Tuesday, December 2, 2008

youtube politics

In an attempt to do I-don't-know-what, San Francisco Mayor Gavin Newsom decided to go directly to the masses with his State of the City speech this week. Read all about it right here.

Was the point to feed democracy? Provide direct access to constituents? Bypass the press?

His speech logged in at some seven-and-a-half hours, kid you not, and has been posted in webisodes on his own youtube channel in blocks of up to an hour. Sounds like a fun way to spend the day, yeah?

Is anyone watching? Not really, when you compare the number of hits he has gotten so far with the circulation, measly as it has become, of the hometown newspaper, which has spent more ink on his manner of delivery than on what he actually said.

Columnist C.W. Nevius, for example, wrote about the whole exercise in today's Chronicle, bringing up a bunch of questions that echo my own, some of which I noted here a few weeks ago when I posted a link to the WaPo article on president-elect Obama's plan to use the web to communicate directly with his supporters, again bypassing the press. Nevius, of course, was funny. You can read his piece here.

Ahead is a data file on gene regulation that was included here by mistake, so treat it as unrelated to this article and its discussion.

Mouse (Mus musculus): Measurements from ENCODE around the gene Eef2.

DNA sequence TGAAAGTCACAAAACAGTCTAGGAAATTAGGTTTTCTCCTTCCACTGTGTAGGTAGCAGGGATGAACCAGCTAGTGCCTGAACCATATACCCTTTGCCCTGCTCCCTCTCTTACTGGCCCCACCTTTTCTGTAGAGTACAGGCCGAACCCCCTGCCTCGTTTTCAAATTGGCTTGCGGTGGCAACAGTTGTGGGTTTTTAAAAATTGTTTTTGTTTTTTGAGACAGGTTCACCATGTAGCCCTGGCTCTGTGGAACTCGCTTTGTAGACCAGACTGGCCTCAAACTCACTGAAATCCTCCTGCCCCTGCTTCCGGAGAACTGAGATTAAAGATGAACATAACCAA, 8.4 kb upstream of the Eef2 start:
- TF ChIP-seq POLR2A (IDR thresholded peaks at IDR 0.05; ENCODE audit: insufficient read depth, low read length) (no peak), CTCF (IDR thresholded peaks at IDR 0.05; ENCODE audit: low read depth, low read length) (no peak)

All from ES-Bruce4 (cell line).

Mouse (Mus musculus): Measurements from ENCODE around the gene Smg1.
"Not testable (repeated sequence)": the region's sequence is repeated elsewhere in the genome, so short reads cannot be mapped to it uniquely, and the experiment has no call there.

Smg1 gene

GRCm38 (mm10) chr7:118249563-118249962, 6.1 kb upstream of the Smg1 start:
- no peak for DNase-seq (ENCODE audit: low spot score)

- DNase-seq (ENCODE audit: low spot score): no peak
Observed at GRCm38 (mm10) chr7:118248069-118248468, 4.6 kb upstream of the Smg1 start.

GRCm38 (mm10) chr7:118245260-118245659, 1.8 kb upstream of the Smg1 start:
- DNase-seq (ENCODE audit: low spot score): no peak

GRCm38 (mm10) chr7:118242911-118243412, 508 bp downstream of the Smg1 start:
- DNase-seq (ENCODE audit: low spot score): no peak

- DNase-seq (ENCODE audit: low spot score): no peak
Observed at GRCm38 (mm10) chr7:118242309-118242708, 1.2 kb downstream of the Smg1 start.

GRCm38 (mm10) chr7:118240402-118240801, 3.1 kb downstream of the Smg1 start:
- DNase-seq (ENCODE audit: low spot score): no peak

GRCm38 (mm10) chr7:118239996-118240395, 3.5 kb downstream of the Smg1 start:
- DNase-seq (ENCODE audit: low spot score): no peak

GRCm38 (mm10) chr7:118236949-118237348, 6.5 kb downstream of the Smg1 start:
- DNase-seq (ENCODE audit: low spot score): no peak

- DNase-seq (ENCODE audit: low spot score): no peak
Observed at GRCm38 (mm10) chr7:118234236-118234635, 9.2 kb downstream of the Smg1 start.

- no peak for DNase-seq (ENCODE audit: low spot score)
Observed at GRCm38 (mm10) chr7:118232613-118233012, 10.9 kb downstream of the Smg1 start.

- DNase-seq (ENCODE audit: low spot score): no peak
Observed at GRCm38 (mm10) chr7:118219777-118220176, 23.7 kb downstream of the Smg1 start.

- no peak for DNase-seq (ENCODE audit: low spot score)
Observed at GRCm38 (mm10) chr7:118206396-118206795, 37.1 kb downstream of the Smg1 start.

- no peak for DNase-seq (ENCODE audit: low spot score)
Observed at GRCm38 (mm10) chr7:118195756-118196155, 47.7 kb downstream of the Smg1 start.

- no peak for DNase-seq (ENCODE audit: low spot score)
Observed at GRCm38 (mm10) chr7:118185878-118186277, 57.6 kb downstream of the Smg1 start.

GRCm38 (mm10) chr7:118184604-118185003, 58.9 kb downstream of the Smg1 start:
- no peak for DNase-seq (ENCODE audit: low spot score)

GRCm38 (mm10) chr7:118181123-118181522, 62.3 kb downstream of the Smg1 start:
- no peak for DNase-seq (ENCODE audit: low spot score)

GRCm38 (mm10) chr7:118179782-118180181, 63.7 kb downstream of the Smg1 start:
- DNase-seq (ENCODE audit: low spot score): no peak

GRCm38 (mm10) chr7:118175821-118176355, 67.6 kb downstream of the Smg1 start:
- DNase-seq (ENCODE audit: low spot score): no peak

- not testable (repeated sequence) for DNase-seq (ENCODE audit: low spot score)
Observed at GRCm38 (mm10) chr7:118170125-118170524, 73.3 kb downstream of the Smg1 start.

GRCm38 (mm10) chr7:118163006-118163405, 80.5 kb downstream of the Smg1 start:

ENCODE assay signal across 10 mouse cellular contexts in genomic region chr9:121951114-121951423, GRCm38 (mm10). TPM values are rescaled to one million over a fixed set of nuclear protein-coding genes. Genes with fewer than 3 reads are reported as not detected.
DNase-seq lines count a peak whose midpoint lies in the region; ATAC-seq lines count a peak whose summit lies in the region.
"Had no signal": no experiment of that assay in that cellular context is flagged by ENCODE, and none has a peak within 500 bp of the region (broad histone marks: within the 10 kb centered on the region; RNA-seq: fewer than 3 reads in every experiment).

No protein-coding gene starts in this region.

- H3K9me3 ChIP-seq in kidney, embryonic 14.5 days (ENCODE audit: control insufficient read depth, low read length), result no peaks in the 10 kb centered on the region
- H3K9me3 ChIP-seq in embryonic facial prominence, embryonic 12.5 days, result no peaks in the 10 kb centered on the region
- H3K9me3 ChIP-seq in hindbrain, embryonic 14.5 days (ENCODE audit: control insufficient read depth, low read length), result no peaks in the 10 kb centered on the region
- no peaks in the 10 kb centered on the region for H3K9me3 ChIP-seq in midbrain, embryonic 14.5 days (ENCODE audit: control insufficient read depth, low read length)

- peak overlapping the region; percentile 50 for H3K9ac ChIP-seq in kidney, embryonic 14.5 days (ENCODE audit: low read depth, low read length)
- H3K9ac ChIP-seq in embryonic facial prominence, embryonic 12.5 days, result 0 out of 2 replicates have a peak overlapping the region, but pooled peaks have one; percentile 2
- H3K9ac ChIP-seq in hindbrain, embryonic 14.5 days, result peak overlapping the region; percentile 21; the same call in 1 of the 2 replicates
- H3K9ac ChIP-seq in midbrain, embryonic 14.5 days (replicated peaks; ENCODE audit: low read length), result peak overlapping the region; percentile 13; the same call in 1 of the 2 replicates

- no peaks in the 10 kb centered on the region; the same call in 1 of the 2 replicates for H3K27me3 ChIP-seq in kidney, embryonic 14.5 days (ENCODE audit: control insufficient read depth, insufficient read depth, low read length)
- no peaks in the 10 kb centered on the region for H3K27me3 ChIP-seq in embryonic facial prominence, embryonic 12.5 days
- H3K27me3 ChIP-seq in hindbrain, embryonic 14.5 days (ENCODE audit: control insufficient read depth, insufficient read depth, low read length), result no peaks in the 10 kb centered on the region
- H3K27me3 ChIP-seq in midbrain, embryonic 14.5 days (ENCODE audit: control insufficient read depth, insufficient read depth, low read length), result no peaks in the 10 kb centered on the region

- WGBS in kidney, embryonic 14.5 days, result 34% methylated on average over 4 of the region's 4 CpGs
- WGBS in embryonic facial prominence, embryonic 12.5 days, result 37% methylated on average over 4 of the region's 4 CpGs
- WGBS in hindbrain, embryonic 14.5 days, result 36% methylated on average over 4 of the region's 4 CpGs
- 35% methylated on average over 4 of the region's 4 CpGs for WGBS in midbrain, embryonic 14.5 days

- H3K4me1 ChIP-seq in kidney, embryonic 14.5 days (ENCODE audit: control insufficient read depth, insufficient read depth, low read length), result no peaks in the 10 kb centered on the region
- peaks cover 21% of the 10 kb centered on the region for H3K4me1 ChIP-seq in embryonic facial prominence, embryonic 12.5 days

And so you gotta wonder. Is this the way of the future? Has the news media not only lost its readers -- but its talking heads? In theory, speaking directly to the people, with access for all, is good. But then there's that little nag, even if that politician happens to be your guy. Don't we want someone to vet what s/he has to say? The journalists' job is to provide the whole pix, and sometimes speechification doesn't quite get it done.

Pallin' around with a terrorist, for example, might be nothing more than serving on a committee with a college professor. bk

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